Army desperately needs an intellectual transformation
AThe writer is a research fellow at the Institute for Defence Studies and Analyses, New Delhi
t the end of the First World War, the three major military powers in Europe—the British, French and Germans—faced the problem of preparing for future uncertainties. These three militaries imagined war differently and trained, planned and equipped accordingly. In May 1940, the Germans defeated the French and British forces in continental Europe in six devastating weeks and changed the face of warfare. Unlike what is commonly believed, there was nothing inevitable about their victory as the Allied Forces enjoyed material superiority—in tanks, artillery and infantry. The Germans won mainly due to the superiority of their imagination and the victory was, according to famous historian and resistance hero March Bloch, essentially a “triumph of the intellect”. While history is an inexact science, it might be instructive for Indian military leaders, confronting strategic uncertainties of their own, to study this period and internalise the need for an intellectual transformation. The Indian military rightly appears to be on course for a hardware transformation to prepare for eventualities arising from challenges such as the rise of Chinese military power, a relative decline, real and perceptual, in US and NATO power, an unpredictable, apparently irreconcilable Pakistan and seemingly prolonged instability in Afghanistan. However, even more important is the need for an intellectual transformation, the evidence for which is spotty at best.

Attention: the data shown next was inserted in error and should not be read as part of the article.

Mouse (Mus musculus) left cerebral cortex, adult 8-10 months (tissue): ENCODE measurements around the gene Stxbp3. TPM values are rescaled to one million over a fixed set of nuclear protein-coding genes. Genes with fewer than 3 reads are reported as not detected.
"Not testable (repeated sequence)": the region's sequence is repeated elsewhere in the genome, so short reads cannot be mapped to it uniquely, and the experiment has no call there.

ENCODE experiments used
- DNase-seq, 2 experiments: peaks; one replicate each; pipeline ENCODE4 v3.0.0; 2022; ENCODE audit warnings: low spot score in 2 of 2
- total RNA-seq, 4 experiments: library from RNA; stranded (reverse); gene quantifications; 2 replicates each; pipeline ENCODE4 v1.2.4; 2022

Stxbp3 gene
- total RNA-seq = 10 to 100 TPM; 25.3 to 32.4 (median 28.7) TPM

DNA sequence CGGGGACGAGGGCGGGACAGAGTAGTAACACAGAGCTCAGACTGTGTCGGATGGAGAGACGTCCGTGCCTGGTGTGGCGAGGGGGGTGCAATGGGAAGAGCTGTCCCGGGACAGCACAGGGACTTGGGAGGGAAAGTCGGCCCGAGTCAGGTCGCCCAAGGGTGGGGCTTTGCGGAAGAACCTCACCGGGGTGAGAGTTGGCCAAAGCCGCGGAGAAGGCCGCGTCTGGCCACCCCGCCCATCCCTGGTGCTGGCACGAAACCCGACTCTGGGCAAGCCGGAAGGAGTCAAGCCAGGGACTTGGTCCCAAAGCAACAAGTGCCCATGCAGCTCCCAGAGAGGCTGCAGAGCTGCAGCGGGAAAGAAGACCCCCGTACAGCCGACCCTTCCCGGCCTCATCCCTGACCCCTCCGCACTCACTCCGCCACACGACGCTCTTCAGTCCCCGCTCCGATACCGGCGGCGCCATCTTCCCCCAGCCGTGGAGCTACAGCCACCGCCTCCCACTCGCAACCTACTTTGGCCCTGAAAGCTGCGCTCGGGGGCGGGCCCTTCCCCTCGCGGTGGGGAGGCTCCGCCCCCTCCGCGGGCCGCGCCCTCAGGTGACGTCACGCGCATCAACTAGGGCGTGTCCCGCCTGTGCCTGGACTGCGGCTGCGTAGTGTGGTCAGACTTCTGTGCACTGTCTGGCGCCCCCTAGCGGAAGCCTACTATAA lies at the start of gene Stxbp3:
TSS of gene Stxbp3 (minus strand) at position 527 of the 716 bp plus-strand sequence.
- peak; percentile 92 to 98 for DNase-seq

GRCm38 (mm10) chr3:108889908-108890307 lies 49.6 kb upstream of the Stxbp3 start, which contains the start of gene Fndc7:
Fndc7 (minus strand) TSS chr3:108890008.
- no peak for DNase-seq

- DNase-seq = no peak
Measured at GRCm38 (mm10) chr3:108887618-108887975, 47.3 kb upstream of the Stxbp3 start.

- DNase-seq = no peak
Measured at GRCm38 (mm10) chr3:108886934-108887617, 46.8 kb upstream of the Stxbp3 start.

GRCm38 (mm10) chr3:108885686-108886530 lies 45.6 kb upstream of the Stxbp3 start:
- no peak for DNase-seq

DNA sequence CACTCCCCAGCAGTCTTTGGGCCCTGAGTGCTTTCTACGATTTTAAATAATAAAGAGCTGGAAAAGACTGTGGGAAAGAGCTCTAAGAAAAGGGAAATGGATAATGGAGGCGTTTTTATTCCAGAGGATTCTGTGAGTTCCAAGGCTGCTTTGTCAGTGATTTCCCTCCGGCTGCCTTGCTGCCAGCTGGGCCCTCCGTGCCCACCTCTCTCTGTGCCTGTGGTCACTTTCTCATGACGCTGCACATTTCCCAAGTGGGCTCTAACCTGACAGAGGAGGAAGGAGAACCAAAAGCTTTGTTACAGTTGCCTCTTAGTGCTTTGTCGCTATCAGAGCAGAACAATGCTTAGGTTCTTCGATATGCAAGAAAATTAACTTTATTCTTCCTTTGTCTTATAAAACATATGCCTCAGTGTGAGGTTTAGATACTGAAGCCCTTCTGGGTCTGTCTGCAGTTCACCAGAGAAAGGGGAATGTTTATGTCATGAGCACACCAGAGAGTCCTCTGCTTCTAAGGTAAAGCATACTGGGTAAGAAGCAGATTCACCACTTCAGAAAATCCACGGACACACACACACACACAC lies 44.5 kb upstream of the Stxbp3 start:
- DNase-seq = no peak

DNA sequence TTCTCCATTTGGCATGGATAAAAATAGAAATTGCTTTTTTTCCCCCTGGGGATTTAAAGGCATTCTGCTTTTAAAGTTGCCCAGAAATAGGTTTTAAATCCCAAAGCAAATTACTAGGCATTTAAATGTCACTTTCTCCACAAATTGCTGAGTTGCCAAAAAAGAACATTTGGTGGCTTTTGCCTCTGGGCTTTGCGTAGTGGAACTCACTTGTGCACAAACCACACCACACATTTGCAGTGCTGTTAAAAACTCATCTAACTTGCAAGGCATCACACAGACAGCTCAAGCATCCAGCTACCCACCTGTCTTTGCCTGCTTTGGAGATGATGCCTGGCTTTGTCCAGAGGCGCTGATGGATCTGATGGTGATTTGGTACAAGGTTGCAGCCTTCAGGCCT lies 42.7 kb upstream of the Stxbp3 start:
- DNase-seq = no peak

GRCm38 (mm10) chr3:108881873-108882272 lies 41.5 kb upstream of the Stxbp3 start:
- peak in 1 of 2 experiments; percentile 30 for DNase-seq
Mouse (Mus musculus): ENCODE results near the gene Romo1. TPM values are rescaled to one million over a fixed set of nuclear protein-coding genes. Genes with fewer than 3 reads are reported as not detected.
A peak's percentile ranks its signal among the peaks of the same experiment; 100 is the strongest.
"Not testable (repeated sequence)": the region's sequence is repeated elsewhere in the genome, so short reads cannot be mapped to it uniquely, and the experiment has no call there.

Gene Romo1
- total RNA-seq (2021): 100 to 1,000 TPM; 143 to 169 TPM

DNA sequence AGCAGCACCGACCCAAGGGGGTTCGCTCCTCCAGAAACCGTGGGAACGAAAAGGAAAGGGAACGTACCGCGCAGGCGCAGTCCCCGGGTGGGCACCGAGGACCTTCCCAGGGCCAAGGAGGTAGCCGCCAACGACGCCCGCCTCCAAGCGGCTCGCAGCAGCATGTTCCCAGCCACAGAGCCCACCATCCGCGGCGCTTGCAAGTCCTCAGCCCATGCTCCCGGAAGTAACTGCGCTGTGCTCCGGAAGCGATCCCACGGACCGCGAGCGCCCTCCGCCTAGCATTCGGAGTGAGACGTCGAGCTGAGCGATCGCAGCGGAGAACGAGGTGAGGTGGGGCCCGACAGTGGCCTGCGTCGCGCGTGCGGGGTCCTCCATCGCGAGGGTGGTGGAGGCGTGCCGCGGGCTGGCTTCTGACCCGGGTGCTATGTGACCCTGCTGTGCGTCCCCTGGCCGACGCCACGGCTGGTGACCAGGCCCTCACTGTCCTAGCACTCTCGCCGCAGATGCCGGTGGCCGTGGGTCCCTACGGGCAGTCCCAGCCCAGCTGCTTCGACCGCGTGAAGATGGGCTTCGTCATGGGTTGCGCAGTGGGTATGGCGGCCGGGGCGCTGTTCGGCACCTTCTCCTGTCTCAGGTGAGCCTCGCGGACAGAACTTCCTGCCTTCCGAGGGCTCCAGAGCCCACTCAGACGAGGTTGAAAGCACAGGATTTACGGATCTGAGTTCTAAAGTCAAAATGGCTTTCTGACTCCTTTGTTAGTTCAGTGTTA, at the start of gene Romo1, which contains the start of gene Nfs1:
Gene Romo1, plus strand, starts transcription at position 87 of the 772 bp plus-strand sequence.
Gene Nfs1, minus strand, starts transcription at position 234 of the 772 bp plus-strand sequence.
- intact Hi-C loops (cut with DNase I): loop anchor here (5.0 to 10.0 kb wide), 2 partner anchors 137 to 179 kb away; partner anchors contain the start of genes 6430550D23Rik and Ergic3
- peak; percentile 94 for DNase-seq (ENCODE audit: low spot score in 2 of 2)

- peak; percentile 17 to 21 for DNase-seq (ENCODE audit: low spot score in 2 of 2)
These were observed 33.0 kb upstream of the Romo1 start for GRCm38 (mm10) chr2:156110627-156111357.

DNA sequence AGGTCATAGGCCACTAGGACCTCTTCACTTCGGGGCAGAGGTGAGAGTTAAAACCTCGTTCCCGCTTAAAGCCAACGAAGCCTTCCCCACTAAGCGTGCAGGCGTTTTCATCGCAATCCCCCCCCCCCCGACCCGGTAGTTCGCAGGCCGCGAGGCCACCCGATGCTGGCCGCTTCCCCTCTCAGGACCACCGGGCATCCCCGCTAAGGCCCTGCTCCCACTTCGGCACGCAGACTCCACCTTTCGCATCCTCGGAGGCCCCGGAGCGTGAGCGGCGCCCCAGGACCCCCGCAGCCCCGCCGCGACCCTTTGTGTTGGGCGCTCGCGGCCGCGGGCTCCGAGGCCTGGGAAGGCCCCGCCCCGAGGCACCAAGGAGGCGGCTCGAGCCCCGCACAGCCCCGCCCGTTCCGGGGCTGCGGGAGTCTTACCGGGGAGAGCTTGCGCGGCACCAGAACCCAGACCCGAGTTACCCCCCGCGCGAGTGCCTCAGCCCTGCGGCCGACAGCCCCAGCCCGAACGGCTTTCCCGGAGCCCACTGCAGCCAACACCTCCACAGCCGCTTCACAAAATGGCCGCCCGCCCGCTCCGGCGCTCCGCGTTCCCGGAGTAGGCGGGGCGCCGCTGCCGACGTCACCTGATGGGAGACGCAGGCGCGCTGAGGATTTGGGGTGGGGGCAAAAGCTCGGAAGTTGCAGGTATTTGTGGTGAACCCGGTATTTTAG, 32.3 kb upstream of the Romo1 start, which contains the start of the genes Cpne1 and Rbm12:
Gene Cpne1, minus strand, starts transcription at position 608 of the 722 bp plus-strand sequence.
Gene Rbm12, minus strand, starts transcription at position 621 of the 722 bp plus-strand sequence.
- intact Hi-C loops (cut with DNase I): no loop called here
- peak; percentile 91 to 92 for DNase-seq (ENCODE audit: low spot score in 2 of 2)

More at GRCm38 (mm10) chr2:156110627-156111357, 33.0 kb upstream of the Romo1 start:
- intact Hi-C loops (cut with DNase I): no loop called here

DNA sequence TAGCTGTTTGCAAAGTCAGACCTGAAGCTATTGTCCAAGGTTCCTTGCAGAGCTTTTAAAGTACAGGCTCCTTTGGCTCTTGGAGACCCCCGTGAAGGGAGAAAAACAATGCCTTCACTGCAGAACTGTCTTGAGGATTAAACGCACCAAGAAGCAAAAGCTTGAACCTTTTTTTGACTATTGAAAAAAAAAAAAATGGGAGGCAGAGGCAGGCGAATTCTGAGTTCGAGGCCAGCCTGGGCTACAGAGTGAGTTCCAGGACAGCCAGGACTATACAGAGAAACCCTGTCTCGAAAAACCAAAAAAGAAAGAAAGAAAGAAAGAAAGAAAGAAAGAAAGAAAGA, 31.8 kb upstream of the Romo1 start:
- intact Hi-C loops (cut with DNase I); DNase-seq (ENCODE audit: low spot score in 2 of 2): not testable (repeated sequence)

One of the biggest obstacles to the intellectual development of Indian military officers is their inability to learn from the past—a prerequisite for strategic thinking. Military leaders will be unable to name one book on the post-independence military that relies on official documents. Instead, in the absence of a declassification procedure, all we have is either self-exculpatory autobiographies or hagiographies. The import of this fact is significant: this is a military that can’t honestly analyse its past.
There are at least three other factors that hinder the intellectual development of the Indian officer corps. First, there is almost no civilian involvement in professional military education. As a result, instruction at military academies usually ends up perpetuating convenient organisational myths. Second, there is an overemphasis on regimental spirit that results in a desire to cover up and disallows self-criticism. Finally, there is almost no career incentive for intellectual study, publishing in journals or encouraging study leave to enhance skill-sets. Unlike other militaries, the concept of scholarwarrior is not emphasised.
Ultimately, an intellectual transformation can only be realised with the active encouragement of senior military leaders. Unfortunately, the vast majority of them are satisfied with the status quo. While there are reports about transformation studies in the military, senior officers must realise that fundamental transformation begins when we think differently. This can happen only if the three Service chiefs along with other senior officers identify this as a priority. Discussing all these issues at the next Combined Commanders’ Conference, to be held in 2012, might be the best place to start.